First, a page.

Surviving an SSH Audit

It’s often seen from most scanners a number of issues being raised in regard to SSH security. They are mostly around :

  • Use of weak arcfour ciphers
  • SSH Weak ciphers
  • SSH weak Mac algorithms
  • SSH insecure key exchange etc.

as an example we will cover how to harden a weak understanding of the defaults and how to harden. I will be demonstrating with a debian box (Kali to be specific). The SSH version is as below:

OPENSSH 7.2 (Debian)

The default configuration can also be seen by using the Q switch in SSH to see what is currently supported.

SSH Ciphers (Default)

SSH Ciphers (Default)

SSH Macs (Default)

SSH Macs (Default)

We would need to assess the status of the defaults; we will use a tool called SSH Audit which can be downloaded from github. We will check for only failed configuration issues rather than warnings and information to get a perspective first.

Failed SSH Configuration

Failed SSH Configuration

As is seen the default configuration is not quite robust. All is not lost ; the principle here is all is enabled unless secure configurations are chosen. This is intentional because really its variant on the environment (versions of SSH in use; SSH client algorithm support etc). In research (google tsk tsk tsk) I found a nice resource that gives a starter pack on what values to feed /etc/ssh/sshd_config. The resource can be found here. From this resource ; I added the configuration below based on my SSH version.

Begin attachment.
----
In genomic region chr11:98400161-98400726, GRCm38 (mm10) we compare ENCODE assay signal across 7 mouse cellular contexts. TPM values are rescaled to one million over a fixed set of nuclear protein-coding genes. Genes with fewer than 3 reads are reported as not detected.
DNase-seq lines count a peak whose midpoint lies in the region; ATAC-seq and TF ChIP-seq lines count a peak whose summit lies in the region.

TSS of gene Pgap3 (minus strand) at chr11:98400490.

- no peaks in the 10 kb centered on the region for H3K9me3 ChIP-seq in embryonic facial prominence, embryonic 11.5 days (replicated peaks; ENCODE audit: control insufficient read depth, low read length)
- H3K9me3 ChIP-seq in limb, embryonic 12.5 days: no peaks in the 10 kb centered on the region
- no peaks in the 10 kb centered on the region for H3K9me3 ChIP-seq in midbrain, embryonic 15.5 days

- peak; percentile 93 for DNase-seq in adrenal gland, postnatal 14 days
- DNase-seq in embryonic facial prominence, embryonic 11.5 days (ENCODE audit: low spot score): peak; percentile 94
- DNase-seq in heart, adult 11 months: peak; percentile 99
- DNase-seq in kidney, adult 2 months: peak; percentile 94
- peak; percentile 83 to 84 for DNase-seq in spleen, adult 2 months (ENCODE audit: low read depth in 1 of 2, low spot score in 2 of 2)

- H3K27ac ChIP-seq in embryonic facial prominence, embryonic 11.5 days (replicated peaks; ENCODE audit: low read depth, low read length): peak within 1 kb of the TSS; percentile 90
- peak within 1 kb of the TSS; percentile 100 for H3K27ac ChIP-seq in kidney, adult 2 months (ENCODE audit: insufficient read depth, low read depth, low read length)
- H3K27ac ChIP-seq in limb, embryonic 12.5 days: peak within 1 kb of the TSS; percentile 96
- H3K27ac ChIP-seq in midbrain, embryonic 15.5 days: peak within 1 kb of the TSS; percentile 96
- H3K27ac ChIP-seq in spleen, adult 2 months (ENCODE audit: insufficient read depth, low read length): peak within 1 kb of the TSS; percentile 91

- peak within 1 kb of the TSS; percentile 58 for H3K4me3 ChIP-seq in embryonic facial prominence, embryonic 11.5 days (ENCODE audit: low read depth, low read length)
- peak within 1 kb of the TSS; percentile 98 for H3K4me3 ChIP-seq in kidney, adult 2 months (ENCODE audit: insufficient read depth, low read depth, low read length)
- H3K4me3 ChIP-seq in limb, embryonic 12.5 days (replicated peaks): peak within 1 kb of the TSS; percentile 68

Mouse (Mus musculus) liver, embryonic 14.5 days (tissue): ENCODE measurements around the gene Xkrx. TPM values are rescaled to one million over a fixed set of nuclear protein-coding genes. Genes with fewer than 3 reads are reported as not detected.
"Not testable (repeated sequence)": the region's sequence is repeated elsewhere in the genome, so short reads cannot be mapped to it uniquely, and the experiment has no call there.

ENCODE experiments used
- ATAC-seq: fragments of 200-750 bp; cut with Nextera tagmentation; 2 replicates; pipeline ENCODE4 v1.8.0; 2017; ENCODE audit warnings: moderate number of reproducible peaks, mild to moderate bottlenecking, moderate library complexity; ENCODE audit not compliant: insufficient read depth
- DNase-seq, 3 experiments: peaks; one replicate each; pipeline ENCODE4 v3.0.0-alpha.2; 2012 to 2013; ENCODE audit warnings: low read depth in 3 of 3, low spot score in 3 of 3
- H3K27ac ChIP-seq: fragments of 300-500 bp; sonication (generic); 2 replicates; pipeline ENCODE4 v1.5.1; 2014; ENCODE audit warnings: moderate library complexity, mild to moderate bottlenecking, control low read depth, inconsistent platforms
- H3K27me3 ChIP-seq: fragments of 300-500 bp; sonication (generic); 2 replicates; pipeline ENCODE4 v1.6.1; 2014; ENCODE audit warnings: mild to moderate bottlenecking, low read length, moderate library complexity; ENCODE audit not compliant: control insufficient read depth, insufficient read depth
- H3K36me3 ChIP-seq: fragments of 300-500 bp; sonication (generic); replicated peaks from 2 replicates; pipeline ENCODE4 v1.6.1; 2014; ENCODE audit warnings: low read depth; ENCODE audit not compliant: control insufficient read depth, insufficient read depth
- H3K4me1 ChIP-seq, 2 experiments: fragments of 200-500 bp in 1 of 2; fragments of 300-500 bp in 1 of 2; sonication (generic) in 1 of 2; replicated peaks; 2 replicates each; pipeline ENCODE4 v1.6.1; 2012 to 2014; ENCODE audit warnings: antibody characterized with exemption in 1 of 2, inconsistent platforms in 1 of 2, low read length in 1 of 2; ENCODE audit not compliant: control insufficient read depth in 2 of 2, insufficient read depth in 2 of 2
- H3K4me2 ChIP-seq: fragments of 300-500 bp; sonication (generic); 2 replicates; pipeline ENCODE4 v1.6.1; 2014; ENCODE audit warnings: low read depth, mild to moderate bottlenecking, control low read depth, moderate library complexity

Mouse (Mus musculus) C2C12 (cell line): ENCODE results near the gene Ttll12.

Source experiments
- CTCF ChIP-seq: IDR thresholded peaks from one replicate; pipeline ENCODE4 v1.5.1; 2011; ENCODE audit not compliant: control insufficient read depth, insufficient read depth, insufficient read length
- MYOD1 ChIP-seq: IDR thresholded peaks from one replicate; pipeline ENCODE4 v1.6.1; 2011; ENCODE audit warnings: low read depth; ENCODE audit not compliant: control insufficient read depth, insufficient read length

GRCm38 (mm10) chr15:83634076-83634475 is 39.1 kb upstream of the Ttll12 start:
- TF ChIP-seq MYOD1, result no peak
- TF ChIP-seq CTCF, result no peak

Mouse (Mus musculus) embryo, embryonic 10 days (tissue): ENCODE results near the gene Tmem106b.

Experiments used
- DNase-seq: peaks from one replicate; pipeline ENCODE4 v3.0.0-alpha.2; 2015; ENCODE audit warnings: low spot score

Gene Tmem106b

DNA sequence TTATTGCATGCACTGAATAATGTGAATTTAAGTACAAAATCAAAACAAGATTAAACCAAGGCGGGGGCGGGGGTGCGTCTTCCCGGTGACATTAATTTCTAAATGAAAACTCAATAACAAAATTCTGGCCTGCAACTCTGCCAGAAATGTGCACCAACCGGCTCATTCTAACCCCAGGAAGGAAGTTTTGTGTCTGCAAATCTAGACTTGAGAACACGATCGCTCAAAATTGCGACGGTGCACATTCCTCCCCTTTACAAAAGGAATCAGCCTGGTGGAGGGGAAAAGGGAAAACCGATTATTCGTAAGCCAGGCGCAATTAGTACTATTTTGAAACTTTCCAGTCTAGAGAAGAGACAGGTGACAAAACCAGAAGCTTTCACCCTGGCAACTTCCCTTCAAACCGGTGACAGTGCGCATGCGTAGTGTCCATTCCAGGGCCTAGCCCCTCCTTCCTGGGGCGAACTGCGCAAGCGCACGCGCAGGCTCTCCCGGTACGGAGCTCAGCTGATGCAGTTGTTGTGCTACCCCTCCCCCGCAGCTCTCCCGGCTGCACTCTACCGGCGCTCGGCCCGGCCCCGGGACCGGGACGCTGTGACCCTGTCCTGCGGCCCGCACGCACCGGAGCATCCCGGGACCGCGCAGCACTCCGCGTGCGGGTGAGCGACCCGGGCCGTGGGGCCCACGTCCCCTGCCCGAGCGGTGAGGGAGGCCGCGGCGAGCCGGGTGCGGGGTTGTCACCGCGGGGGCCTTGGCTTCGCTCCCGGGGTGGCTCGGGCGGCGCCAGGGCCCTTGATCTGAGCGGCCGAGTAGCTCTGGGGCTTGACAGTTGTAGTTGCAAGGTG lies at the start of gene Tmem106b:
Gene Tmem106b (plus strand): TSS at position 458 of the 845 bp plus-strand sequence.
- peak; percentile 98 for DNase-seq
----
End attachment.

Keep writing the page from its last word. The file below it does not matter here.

KexAlgorithms curve25519-sha256@libssh.org,diffie-hellman-group-exchange-sha256
 
Ciphers chacha20-poly1305@openssh.com,aes256-gcm@openssh.com,aes128-gcm@openssh.com,aes256-ctr,aes192-ctr,aes128-ctr
 
MACs hmac-sha2-512-etm@openssh.com,hmac-sha2-256-etm@openssh.com,umac-128-etm@openssh.com

As much as the configuration here seems good; It did not quite cut it because we reduce the fails but not completely; In further research i realised I haven’t set the host key algorithm hence the fail; during this time I also read abit as to why some of these algorithms are discouraged, the writeup can be found here.

Fails after new configuration

Fails after new configuration

Enter the new line host key algorithm.

HostKeyAlgorithms ssh-rsa,rsa-sha2-512,rsa-sha2-512,rsa-sha2-512

on doing a more detailed scan for all log levels we now have warnings and informational as seen below ;

Check SSH configuration

Check SSH configuration

Killing the last bit of warnings we simply modify our configuration to use only those strong ciphers; In this case I ended up with the master sheet below :

KexAlgorithms curve25519-sha256@libssh.org
Ciphers chacha20-poly1305@openssh.com,aes256-gcm@openssh.com,aes128-gcm@openssh.com,aes256-ctr,aes192-ctr,aes128-ctr
MACs hmac-sha2-512-etm@openssh.com,hmac-sha2-256-etm@openssh.com,umac-128-etm@openssh.com
HostKeyAlgorithms ssh-rsa,rsa-sha2-512,rsa-sha2-512,rsa-sha2-512

On scanning now :

SSH on Paranoia

SSH on Paranoia

We can additionally do an nmap just to get the feel of what we are working with.

Check supported SSH algorithms using Nmap

Check supported SSH algorithms using Nmap

Hope this has been helpful. Above all note that the perfect situation may not be workable in some instances especially if backward compatibility is a factor. This can however be used to attempt to harden to the highest level possible.

 

2 thoughts on “Surviving an SSH Audit

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